Ernst

Re: Pinning IRQs to processor cores

CrazyCat
 

Modern linux kernels have some problems with interrupt sheduling. 64-bit kernels most affected.

P.S. Some real-time kernels available, but possible problems with dvb driver rebuilding (because kernel headers patched).

20.03.2019, 11:34, "Ernst Lobsiger" <ernst.lobsiger@...>:

In message #24395 Thorsten was talking about running the tc-cast-client(s)
on some specific processor core. Under GNU/Linux this can be achieved by
command taskset. I did some experiments without striking success. A more
promising approach is to assign some IRQs to specific processor cores. On
my 10 years old Fujitsu/Siemens PCs with Intel Core2 Duo processors this
seems to help considerably. Under GNU/Linux a cat /proc/interrupts tells
you the whole story. My TBS-6908 card uses interrupt 16 for the tbsecp3
bridge code and interrupt 28 for the NIC eth0. What I did is pin the TBS
card to CPU1 and the NIC to CPU0. This can be done at the command line by

echo 2 > /proc/irq/16/smp_affinity
echo 1 > /proc/irq/28/smp_affinity

But be sure to have no irqbalance service running on your GNU/Linux box.

Re: Pinning IRQs to processor cores

Christian Peters
 

Ernst,

this sounds really interesting.
I think I cant' or have to check this running two USB TBS5925 boxes to improve the receiption!?

But my lost package ratio is suitable low now even without a Ramdisk on my system. Receiving problems mostly triggered by low SNR ratio and a 1m dish which I think at the low end for proper receiving both transponders with sufficient headroom.....
But every improvement is welcome.

Regards,

Christian

Am 20.03.19 um 10:33 schrieb Ernst Lobsiger:

Dear All

In message #24395 Thorsten was talking about running the tc-cast-client(s)
on some specific processor core. Under GNU/Linux this can be achieved by
command taskset. I did some experiments without striking success. A more
promising approach is to assign some IRQs to specific processor cores. On
my 10 years old Fujitsu/Siemens PCs with Intel Core2 Duo processors this
seems to help considerably. Under GNU/Linux a cat /proc/interrupts tells
you the whole story. My TBS-6908 card uses interrupt 16 for the tbsecp3
bridge code and interrupt 28 for the NIC eth0. What I did is pin the TBS
card to CPU1 and the NIC to CPU0. This can be done at the command line by

echo 2 > /proc/irq/16/smp_affinity
echo 1 > /proc/irq/28/smp_affinity

But be sure to have no irqbalance service running on your GNU/Linux box.

Before I did so my TC receiver Ganymed always had some missed and (mostly)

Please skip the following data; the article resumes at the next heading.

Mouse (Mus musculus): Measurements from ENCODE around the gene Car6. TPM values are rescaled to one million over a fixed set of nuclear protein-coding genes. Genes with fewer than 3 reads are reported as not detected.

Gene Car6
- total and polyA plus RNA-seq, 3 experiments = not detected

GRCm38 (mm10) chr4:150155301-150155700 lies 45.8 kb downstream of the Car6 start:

recovered IP packets (especially HVS-2). This is a typical sign of lattency
and delay. By assigning the TBS interrupt to CPU1 chances are that the IRQ
code is still in some high level cache. Also the IRQ is assigned by hardware
and the Linux kernel is not involved. Now these lost and recovered IP packets
seem to be gone as well. RedHat has a lot of documentation about Linux tuning.

With modern multi core processors there should even be more possibilities.
I have also been pointed to a bash script, that does the job automagically.
I am still experimenting with that script and commenting the bash code.
This was done under Devuan ASCII GNU/Linux 2.0.0 with kernel 4.9.0-6-amd64.
People using EUMETCast routers might still benefit pinning their NIC IRQs.

Windows users should be able to do similar things by studying this URL

https://docs.microsoft.com/en-us/windows-hardware/drivers/kernel/interrupt-affinity-and-priority

As usual everything you do as root or admin is on your own risk and peril.

Ganymed is now running without RAM-Disk and is processing all S3A and S3B
OLCI EFR images. No missed and recovered packets since yesterday 18:000 UTC.
You should be able to reach Ganymed (and produce some eth0 traffic!) here:

http://185.74.120.175:83


Happy hacking
Ernst

Re: Pinning IRQs to processor cores

Ernst Lobsiger
 

Christian,

not sure this is any good for USB EUMETCast receiver systems like TBS5925/27. These AFAIK send the whole TS over the USB link. No idea how your /proc/interrupts looks like but you have a very good system Smaug indeed. My receiver Ganymed has not missed a single IP packet in all 3 EUMETCast services in the last 24 hours. See the improvement of HVS-2 below. For GNU/Linux users I attach the bash script I was talking about. It has been tested here for TBS6983, TBS6903, TBS6908 but it should also work for Digital Devices (DD) cards and most kinds of NICs. Feel free to use it at your own risk and peril.

Cheers,
Ernst

Re: Pinning IRQs to processor cores

Christian Peters
 

Ernst,

the graph is really very impressive as it shows clearly the IRQbalance could be the cause for reception problems!
Great you share the script here. For you info and others, my cat /proc/interrupts of a my Linux system with two USB5925 devices appended.

Regards,

Christian



Am 20.03.19 um 23:00 schrieb Ernst Lobsiger:

Christian,

not sure this is any good for USB EUMETCast receiver systems like TBS5925/27. These AFAIK send the whole TS over the USB link. No idea how your /proc/interrupts looks like but you have a very good system Smaug indeed. My receiver Ganymed has not missed a single IP packet in all 3 EUMETCast services in the last 24 hours. See the improvement of HVS-2 below. For GNU/Linux users I attach the bash script I was talking about. It has been tested here for TBS6983, TBS6903, TBS6908 but it should also work for Digital Devices (DD) cards and most kinds of NICs. Feel free to use it at your own risk and peril.

Cheers,